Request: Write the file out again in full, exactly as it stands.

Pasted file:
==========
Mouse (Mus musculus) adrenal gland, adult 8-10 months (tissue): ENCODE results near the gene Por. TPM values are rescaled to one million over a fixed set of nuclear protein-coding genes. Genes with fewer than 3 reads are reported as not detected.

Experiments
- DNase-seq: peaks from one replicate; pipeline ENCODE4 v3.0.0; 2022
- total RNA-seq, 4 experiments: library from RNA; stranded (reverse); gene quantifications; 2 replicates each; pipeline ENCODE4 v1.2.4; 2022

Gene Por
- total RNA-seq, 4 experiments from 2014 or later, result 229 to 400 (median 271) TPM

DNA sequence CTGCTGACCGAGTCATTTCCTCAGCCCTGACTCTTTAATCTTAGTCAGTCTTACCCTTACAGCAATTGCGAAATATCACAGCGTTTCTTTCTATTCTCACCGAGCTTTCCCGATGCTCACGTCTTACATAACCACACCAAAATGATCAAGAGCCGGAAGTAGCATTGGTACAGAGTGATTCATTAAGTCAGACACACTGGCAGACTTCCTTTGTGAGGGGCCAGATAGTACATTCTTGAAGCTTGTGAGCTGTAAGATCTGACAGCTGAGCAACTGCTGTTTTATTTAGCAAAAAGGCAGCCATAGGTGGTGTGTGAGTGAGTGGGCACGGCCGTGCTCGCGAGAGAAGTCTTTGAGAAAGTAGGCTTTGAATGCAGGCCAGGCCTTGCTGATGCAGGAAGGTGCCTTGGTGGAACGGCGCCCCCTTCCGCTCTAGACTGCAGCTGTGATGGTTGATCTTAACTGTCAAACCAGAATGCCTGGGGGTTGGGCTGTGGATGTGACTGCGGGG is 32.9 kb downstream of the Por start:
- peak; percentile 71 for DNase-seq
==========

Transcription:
Mouse (Mus musculus) adrenal gland, adult 8-10 months (tissue): ENCODE results near the gene Por. TPM values are rescaled to one million over a fixed set of nuclear protein-coding genes. Genes with fewer than 3 reads are reported as not detected.

Experiments
- DNase-seq: peaks from one replicate; pipeline ENCODE4 v3.0.0; 2022
- total RNA-seq, 4 experiments: library from RNA; stranded (reverse); gene quantifications; 2 replicates each; pipeline ENCODE4 v1.2.4; 2022

Gene Por
- total RNA-seq, 4 experiments from 2014 or later, result 229 to 400 (median 271) TPM

DNA sequence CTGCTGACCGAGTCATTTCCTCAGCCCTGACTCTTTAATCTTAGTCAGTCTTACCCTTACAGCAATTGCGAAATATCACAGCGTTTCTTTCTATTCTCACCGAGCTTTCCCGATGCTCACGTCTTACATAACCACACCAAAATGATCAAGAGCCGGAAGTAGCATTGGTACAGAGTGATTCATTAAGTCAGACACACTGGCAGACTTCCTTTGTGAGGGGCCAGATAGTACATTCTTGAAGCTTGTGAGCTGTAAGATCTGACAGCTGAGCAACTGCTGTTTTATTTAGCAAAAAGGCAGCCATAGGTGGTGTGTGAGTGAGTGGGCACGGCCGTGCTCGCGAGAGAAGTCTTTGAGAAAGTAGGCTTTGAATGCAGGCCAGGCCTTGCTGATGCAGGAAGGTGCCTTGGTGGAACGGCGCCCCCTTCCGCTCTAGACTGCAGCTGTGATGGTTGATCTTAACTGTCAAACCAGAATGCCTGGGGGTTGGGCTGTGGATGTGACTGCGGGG is 32.9 kb downstream of the Por start:
- peak; percentile 71 for DNase-seq